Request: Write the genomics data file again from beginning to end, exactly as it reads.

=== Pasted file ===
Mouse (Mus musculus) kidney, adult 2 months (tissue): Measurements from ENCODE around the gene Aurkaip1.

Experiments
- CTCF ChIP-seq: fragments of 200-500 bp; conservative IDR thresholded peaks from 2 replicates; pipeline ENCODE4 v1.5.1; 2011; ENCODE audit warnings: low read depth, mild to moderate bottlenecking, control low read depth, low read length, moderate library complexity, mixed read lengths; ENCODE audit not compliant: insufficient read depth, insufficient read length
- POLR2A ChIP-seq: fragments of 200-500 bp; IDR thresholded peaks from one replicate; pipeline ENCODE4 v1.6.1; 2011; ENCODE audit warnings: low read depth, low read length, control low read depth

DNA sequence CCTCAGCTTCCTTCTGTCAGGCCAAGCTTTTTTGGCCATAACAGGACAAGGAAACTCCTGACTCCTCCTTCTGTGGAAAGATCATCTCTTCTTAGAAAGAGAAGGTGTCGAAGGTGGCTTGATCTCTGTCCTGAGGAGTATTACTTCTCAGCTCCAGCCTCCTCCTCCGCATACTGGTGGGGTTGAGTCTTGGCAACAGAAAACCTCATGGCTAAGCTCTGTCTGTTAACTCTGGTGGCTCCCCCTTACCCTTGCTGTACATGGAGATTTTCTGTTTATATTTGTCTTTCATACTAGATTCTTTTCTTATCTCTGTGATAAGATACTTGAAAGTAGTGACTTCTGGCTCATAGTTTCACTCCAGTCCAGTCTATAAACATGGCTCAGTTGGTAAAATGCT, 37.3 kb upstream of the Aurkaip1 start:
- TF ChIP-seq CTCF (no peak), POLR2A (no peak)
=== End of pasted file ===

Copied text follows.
Mouse (Mus musculus) kidney, adult 2 months (tissue): Measurements from ENCODE around the gene Aurkaip1.

Experiments
- CTCF ChIP-seq: fragments of 200-500 bp; conservative IDR thresholded peaks from 2 replicates; pipeline ENCODE4 v1.5.1; 2011; ENCODE audit warnings: low read depth, mild to moderate bottlenecking, control low read depth, low read length, moderate library complexity, mixed read lengths; ENCODE audit not compliant: insufficient read depth, insufficient read length
- POLR2A ChIP-seq: fragments of 200-500 bp; IDR thresholded peaks from one replicate; pipeline ENCODE4 v1.6.1; 2011; ENCODE audit warnings: low read depth, low read length, control low read depth

DNA sequence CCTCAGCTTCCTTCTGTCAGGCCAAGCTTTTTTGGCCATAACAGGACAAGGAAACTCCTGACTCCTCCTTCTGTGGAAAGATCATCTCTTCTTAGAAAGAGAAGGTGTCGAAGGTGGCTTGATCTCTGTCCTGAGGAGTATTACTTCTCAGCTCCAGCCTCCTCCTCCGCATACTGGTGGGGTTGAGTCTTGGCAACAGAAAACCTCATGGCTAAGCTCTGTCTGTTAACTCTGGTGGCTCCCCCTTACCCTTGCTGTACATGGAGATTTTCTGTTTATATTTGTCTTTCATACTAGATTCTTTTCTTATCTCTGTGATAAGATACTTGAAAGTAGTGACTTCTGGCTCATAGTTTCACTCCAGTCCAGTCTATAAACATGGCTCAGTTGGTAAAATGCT, 37.3 kb upstream of the Aurkaip1 start:
- TF ChIP-seq CTCF (no peak), POLR2A (no peak)